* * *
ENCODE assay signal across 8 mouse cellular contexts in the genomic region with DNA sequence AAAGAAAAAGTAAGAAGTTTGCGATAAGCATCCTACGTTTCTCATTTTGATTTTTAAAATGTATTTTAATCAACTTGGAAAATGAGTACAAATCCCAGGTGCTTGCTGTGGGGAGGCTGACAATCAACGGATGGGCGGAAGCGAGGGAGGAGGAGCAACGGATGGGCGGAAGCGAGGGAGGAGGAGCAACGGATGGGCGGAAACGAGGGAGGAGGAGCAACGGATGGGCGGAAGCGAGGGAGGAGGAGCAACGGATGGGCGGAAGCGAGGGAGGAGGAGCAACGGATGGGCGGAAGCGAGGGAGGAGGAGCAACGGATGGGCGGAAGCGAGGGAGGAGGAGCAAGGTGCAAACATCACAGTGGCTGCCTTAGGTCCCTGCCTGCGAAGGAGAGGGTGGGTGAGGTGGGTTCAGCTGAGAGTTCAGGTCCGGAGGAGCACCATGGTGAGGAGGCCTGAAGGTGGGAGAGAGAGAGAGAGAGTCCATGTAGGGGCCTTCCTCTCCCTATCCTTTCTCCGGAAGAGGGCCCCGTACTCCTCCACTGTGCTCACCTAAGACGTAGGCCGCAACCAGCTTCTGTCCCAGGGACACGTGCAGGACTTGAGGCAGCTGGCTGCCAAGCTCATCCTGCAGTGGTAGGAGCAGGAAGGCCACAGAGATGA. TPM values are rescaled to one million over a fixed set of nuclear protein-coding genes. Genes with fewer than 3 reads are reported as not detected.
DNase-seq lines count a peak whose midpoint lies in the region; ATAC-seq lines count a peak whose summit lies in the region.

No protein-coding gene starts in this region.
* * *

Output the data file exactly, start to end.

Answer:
ENCODE assay signal across 8 mouse cellular contexts in the genomic region with DNA sequence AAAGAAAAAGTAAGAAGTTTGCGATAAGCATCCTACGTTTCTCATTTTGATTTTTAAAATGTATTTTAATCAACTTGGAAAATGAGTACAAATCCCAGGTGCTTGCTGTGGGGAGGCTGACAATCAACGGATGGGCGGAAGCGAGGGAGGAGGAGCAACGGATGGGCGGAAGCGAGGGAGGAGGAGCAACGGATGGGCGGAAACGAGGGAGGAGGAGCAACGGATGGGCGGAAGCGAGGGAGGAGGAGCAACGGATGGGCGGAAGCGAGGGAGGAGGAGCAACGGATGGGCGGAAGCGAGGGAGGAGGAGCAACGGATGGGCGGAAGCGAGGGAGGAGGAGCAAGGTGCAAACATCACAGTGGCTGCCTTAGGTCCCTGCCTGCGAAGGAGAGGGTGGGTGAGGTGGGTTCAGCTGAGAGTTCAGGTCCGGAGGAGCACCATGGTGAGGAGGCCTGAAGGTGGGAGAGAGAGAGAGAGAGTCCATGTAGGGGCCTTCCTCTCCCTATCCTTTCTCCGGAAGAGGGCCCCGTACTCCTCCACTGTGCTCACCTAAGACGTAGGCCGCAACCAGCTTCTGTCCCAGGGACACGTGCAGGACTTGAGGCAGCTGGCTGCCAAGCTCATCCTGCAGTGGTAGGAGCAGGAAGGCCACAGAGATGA. TPM values are rescaled to one million over a fixed set of nuclear protein-coding genes. Genes with fewer than 3 reads are reported as not detected.
DNase-seq lines count a peak whose midpoint lies in the region; ATAC-seq lines count a peak whose summit lies in the region.

No protein-coding gene starts in this region.